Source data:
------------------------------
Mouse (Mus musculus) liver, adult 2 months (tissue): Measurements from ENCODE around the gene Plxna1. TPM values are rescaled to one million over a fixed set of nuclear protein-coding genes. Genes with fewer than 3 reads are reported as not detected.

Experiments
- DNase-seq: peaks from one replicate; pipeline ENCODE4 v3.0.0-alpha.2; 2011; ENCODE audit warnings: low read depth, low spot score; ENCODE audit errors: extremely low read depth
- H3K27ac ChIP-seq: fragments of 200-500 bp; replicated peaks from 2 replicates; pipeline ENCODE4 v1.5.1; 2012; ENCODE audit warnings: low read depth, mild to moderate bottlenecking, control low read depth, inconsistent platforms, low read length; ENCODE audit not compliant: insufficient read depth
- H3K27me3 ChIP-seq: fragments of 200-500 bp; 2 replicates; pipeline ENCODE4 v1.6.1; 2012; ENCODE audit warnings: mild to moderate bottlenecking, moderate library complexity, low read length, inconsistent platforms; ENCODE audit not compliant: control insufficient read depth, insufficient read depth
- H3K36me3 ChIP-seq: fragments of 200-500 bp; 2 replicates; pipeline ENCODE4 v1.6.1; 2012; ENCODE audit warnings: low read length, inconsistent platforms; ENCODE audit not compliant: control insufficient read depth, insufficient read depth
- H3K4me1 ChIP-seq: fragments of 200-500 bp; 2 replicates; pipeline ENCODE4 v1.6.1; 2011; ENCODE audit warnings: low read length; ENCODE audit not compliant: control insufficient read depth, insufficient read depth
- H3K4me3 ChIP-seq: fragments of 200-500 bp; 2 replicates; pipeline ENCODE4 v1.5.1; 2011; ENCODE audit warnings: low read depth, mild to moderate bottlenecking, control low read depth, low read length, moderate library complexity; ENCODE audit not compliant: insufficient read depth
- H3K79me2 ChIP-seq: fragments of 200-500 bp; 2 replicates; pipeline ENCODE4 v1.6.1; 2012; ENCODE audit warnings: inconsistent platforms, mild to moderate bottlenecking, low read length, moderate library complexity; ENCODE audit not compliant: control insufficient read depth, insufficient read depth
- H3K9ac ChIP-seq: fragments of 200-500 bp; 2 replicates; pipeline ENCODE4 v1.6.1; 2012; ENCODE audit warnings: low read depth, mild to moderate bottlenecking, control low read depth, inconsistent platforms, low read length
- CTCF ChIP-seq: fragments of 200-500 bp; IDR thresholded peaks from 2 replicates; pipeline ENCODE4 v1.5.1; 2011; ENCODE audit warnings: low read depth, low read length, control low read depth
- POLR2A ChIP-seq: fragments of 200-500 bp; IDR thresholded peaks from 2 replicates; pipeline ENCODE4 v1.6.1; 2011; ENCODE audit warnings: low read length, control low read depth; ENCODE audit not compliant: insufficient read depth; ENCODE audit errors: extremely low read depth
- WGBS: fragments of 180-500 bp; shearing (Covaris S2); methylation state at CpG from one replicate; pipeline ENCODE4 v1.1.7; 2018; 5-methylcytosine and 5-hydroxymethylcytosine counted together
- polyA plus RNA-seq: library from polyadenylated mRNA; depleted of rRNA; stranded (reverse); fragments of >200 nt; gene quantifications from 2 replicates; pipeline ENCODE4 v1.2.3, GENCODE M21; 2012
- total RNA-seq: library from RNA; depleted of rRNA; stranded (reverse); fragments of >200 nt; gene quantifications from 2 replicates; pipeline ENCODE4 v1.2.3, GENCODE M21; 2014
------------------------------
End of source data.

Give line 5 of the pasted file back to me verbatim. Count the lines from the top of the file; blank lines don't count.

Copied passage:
- H3K27me3 ChIP-seq: fragments of 200-500 bp; 2 replicates; pipeline ENCODE4 v1.6.1; 2012; ENCODE audit warnings: mild to moderate bottlenecking, moderate library complexity, low read length, inconsistent platforms; ENCODE audit not compliant: control insufficient read depth, insufficient read depth